Health care providers should express positive attitudes about sexuality and emphasize the benefits of enjoying a healthy sexual life while preserving health and fertility. More specific advice on integrating education and prevention counselling into family planning and antenatal visits can be found in Chapter 6 and Chapter 7. Much of this information can be presented to groups of patients while they are waiting in the clinic to be seen. A health educator or other staff member can be trained to present basic sexual health information, including on STI prevention, using a flipchart or posters to reinforce messages.
In some clinics, information can be presented using videos or audio tapes. Whatever the method, patients should be given a chance to discuss the information and ask questions in private during the examination or counselling session.
Such group presentations can help patients identify their Health education on sexually transmitted infections powerpoint and ask specific questions. Health education should continue during the consultation and examination. For example, techniques for negotiating condom use can be discussed if the patient complains that she has trouble getting her partner to use them.
Be sure to summarize important points at the end of the visit and offer patients a chance to ask questions. We know that certain behaviours increase the risk of STI transmission. Some of "Health education on sexually transmitted infections powerpoint" involve unprotected sexual contact with body fluids in the vagina, mouth, or anus.
With others, such as sex work, it may be hard for the person to use condoms or other prevention methods. Safer sex Box 4.
Safer sex does not allow semen, vaginal fluid, or blood to enter the body through the vagina, anus, or any open sore or cut. Use a condom every time you have sex especially with new partners. Try massage, rubbing, touching, dry kissing, hugging, or masturbation instead of intercourse. If you have anal sex, always use a condom with lubrication because the mucous membrane there can tear easily. DO NOT have intercourse or oral sex if you or your partner has genital sores or an abnormal discharge.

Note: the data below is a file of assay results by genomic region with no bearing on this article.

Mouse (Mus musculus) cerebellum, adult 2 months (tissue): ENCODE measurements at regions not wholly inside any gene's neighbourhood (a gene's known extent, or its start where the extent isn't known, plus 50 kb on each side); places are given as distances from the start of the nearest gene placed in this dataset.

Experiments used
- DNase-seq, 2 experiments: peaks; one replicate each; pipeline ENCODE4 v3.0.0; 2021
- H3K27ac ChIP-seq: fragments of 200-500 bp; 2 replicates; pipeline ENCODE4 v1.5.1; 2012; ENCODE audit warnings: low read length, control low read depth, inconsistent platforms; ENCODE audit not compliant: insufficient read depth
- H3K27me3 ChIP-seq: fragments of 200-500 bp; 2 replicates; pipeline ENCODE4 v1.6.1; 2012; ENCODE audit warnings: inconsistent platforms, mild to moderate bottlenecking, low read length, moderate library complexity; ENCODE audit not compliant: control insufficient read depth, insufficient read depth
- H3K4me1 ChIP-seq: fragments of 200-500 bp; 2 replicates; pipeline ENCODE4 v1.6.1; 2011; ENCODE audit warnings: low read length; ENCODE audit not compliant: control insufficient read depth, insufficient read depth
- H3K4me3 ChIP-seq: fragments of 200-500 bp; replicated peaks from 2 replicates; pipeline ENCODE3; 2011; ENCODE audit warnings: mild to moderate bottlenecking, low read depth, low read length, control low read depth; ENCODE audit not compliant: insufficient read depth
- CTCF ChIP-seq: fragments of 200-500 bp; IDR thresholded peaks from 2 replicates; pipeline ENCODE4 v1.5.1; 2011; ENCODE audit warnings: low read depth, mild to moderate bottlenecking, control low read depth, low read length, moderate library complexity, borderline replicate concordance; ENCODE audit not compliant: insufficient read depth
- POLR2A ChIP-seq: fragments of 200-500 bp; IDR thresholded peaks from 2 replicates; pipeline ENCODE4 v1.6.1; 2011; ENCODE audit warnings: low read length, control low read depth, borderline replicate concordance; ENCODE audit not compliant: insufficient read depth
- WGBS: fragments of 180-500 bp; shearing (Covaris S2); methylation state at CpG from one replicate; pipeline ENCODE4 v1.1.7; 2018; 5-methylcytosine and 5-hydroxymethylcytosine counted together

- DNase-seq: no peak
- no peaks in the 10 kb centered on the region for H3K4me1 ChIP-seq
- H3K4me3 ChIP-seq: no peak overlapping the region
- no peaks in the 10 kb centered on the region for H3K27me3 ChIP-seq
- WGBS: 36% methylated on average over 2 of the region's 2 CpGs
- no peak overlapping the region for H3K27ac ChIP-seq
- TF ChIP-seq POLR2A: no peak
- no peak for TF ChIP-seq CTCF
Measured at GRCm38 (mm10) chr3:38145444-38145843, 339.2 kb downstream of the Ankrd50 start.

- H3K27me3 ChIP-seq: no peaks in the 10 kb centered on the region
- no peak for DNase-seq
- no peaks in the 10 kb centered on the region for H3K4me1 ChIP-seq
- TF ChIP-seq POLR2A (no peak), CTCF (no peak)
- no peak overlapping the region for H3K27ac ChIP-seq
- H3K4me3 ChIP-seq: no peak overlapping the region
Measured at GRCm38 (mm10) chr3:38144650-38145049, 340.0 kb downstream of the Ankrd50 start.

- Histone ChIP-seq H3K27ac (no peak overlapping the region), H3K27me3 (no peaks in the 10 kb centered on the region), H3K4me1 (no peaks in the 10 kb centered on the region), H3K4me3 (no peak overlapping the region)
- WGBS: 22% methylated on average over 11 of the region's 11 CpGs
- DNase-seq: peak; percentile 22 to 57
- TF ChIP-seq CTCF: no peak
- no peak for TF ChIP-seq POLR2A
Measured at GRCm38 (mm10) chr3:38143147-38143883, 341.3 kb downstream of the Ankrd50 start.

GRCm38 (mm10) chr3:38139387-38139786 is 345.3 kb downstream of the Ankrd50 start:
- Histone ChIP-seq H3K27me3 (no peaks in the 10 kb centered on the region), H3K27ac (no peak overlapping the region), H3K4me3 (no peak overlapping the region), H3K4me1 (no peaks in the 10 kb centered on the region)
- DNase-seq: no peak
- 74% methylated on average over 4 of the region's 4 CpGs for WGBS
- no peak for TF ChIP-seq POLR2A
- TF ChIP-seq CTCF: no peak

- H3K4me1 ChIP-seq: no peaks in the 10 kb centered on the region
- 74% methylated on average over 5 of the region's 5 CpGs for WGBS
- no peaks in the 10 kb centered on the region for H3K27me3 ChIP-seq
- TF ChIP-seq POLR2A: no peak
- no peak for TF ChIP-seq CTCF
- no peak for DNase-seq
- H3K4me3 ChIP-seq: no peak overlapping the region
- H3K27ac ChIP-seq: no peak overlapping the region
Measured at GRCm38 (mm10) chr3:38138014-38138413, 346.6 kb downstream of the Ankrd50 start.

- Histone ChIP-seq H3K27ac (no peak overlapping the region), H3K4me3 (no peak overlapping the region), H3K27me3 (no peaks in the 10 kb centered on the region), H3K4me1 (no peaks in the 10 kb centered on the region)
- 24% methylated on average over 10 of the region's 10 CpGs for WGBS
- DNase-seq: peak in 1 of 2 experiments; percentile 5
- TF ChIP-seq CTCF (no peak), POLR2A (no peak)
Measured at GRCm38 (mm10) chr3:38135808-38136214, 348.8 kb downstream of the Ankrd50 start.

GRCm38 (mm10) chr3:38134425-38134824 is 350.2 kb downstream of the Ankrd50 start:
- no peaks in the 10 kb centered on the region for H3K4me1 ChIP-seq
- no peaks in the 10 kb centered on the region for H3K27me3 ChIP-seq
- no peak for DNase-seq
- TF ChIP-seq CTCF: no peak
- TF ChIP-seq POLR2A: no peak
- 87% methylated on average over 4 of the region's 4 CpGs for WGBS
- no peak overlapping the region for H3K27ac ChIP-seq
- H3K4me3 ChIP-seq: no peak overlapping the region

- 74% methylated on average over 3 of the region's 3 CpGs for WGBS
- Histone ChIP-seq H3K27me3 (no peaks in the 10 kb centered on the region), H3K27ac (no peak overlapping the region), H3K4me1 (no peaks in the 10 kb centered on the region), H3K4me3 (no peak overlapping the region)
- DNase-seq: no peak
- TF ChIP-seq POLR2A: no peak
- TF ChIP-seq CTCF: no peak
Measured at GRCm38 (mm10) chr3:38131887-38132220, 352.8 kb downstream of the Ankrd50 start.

Encourage patients to seek treatment from their clinic or doctor. Discourage self-medication or getting medication from unlicensed sources.
Encourage patients to complete their course of treatment. Stopping treatment too early, as soon as symptoms disappear, is a common reason for treatment failure.
Discourage sharing of medicines. Avoid labelling an infection as sexually transmitted when the diagnosis is not certain.
Most RTIs are not sexually transmitted, and patients and their partners should understand this. Encourage partner treatment when appropriate see Chapter 8. Partner treatment is indicated for women who have genital ulcers, signs of cervicitis or PID, but careful counselling is needed to avoid misunderstanding and potential conflict between partners.
Emphasize what patients can do to prevent reinfection.
This includes providing information on safer sex Box 4. Sexually transmitted and other reproductive tract infections A guide to essential practice. Stress that consistent condom use is the only way to avoid both pregnancy and exposure to sexually transmitted infections dual protection. Prevention of STI Where to get condoms. Using condoms consistently and correctly especially with new partners.
Limiting number of partners. Using alternatives to penetrative sex. Healthy sexuality Normal biological and emotional changes.
Benefits of a healthy sexual life. When and how to seek advice about problems. Early use of clinic services. Abstaining or having protected sex during treatment. Importance of partner referral.
Signs that call for a return visit to the clinic. Patient education about safer sex We know that certain behaviours increase the risk of STI transmission.
What is safer sex? Some safer sex practices Use a condom every time you have sex especially with new partners. What can be done about RTIs?